It was recently reported that Microsoft Japan experimented with a 4-day workweek in an effort to improve work-life balance. This move led to a 40% boost in productivity, and 90% of their employees said that they preferred the shorter week (no surprises there). And they’re not the first to do so. In Europe, the shorter workweek is becoming more and more commonplace; the average weekly work time in the Netherlands is around 29 hours.
Even with the mounting evidence supporting shorter work hours, HR may still need a bit more convincing. Here are the main points you need to drive home as you make your case.
It increases productivity
As Microsoft Japan’s example illustrates, shortening the workweek doesn’t necessarily result in less productivity. And they aren’t the only company For many companies, employees are working 40-hour weeks or more not because the company absolutely needs it, but only because they don’t have much of a choice (i.e. working less hours results in docked pay).
When this is the case, decreasing hours without decreasing pay shouldn’t negatively affect the company’s bottom line. Employees are happier and less stressed, which means they produce more. Everybody wins!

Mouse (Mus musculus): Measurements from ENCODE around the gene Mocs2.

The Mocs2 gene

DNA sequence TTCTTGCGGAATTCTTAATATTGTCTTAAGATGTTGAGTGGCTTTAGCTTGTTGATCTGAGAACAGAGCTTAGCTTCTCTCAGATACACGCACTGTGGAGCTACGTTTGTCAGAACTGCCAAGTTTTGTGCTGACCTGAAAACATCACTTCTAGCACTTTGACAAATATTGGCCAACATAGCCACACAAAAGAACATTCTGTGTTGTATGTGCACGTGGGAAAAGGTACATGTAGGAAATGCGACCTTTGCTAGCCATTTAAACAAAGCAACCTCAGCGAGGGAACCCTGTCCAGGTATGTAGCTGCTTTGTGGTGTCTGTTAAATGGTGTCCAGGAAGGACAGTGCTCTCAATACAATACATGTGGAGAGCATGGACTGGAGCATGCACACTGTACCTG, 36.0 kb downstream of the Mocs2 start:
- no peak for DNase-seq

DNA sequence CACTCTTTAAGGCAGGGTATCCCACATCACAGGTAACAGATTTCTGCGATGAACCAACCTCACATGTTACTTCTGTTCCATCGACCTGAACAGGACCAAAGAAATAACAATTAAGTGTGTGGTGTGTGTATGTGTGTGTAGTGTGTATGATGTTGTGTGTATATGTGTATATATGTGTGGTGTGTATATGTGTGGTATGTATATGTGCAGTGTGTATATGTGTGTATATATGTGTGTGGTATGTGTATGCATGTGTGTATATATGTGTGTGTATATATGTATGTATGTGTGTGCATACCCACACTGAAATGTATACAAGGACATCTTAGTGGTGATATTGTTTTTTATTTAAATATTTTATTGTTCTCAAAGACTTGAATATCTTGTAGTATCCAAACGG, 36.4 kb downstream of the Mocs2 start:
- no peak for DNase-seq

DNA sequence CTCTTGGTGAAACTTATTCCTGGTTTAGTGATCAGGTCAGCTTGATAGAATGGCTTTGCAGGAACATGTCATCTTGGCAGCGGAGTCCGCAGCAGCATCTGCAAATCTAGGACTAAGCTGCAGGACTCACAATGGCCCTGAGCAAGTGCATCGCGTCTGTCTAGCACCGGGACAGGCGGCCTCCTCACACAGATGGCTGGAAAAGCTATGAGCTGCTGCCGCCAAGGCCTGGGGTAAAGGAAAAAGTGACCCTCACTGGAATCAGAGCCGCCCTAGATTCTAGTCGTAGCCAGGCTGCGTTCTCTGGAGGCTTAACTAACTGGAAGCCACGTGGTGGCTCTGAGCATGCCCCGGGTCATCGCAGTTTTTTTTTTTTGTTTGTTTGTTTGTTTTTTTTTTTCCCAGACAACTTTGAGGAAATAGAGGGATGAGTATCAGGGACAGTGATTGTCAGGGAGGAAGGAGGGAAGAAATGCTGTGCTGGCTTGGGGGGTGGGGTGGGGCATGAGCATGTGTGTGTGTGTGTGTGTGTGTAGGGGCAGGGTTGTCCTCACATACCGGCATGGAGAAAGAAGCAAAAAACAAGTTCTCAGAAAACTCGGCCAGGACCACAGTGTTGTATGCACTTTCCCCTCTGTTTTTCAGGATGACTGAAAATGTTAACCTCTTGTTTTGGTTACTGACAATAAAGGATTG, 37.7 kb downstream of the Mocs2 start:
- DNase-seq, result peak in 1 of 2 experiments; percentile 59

It makes teams closer
When teams have less workdays, that means they can’t afford to waste time on unimportant squabbles. Why bother with all that nonsense when you can collaborate to get the job done quicker?
It boosts innovation
Having less hours in a workweek keeps you on your toes. It can be a lot of pressure, but it can also encourage employees to come up with time-saving hacks, such as better practices that increase productivity.
It improves employees’ health
We all know that stress and burnout are no good for the health. So it shouldn’t come as a surprise that multiple companies have observed that shorter workweeks result in less sick days and an overall increase in wellbeing.
It’s good for the environment
If your company is big on sustainability, shortening the workweek is another way for them to put their money where their mouth is. A four-day workweek means one day less of commuting and consuming office resources, resulting in less greenhouse gas emissions.
It cuts down overhead expenses
Companies that cut down the workweek improve their bottom line not just through the increased productivity, but also through the decreased cost. Microsoft Japan observed a 58.7% decrease in number of pages printed, and a 23.1% decrease in electricity consumption.
It attracts quality employees
Studies have found that Millennials and Gen Z value work flexibility highly, not necessarily just to relax, but also to pursue other endeavors, such as volunteering, upskilling, and working on their side hustles. In a survey conducted by Harvard Business School, around 67% of Gen Z respondents said that a four-day workweek would make them more likely to join a company.
It retains top talent
Shorter work hours doesn’t just attract talent, but keeps them. Companies that clearly value their employees’ work-life balance tend to have more loyal and engaged workers.
Do you think the four-day workweek could work for your company? Share your thoughts in the comments below!